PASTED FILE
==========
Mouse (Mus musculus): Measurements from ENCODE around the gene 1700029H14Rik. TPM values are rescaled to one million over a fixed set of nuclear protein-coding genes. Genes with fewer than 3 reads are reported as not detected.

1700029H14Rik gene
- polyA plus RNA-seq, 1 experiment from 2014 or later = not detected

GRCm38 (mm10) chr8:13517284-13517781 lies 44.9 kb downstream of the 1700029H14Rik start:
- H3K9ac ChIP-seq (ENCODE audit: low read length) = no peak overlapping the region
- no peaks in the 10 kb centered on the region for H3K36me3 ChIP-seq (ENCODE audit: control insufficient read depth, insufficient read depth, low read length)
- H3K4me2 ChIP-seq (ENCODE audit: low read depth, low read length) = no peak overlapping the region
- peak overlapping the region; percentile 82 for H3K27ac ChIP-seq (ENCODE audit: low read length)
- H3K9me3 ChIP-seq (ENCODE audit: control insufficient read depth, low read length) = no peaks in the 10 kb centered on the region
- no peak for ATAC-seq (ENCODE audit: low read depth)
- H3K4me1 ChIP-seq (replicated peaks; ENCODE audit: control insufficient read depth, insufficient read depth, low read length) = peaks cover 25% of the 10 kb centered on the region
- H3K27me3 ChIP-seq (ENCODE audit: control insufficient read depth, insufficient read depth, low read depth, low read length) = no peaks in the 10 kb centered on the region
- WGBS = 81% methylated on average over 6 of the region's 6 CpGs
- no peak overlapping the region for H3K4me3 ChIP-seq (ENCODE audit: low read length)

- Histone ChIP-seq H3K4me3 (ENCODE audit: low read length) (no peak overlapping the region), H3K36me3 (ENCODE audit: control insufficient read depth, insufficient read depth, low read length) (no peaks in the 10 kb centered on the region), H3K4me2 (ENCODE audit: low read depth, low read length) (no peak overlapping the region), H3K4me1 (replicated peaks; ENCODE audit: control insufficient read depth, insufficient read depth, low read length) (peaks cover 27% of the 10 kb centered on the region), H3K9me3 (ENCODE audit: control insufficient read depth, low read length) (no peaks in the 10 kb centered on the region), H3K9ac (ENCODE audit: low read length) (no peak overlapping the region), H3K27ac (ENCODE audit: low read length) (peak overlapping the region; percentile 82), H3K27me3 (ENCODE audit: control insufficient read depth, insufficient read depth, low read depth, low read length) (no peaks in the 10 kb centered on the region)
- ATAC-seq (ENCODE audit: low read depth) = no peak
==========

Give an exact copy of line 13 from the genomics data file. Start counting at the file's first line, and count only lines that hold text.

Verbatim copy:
- WGBS = 81% methylated on average over 6 of the region's 6 CpGs